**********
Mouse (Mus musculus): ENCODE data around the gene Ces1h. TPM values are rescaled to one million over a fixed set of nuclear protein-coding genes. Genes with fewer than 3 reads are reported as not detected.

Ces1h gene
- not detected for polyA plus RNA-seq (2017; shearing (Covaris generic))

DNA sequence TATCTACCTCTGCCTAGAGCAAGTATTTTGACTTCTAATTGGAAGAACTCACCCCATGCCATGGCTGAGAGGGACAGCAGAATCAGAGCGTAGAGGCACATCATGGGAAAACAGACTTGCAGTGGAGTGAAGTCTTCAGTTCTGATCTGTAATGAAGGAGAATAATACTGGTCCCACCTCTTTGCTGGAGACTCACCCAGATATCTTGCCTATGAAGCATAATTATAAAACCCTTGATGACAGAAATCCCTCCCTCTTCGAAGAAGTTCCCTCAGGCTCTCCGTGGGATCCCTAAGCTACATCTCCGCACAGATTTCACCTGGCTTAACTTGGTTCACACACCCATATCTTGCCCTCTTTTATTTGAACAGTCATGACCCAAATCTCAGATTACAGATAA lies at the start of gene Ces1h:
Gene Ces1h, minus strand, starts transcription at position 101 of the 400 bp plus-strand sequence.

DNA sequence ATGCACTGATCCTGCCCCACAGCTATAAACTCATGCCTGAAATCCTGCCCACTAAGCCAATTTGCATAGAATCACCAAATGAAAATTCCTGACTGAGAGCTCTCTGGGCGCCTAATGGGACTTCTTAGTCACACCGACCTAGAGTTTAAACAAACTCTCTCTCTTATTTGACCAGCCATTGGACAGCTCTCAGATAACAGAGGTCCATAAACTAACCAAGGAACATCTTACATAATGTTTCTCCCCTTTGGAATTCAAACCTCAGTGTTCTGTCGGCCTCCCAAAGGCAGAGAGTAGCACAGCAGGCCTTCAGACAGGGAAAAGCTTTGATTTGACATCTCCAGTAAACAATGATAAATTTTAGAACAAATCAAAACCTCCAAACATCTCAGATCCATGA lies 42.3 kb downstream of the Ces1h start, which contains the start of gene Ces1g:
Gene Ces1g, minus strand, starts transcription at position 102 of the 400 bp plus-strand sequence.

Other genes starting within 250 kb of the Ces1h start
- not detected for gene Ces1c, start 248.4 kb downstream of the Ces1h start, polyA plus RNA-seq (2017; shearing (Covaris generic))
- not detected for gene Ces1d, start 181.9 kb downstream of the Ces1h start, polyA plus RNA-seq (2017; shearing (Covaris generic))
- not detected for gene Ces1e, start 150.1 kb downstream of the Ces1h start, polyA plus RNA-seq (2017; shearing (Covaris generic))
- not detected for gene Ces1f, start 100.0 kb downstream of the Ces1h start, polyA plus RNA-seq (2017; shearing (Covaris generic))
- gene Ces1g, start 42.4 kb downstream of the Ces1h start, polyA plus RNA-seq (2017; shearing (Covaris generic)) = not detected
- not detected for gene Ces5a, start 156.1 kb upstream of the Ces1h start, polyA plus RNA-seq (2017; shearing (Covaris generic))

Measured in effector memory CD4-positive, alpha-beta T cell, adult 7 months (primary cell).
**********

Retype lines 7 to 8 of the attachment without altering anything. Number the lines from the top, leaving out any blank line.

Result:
Gene Ces1g, minus strand, starts transcription at position 102 of the 400 bp plus-strand sequence.

Other genes starting within 250 kb of the Ces1h start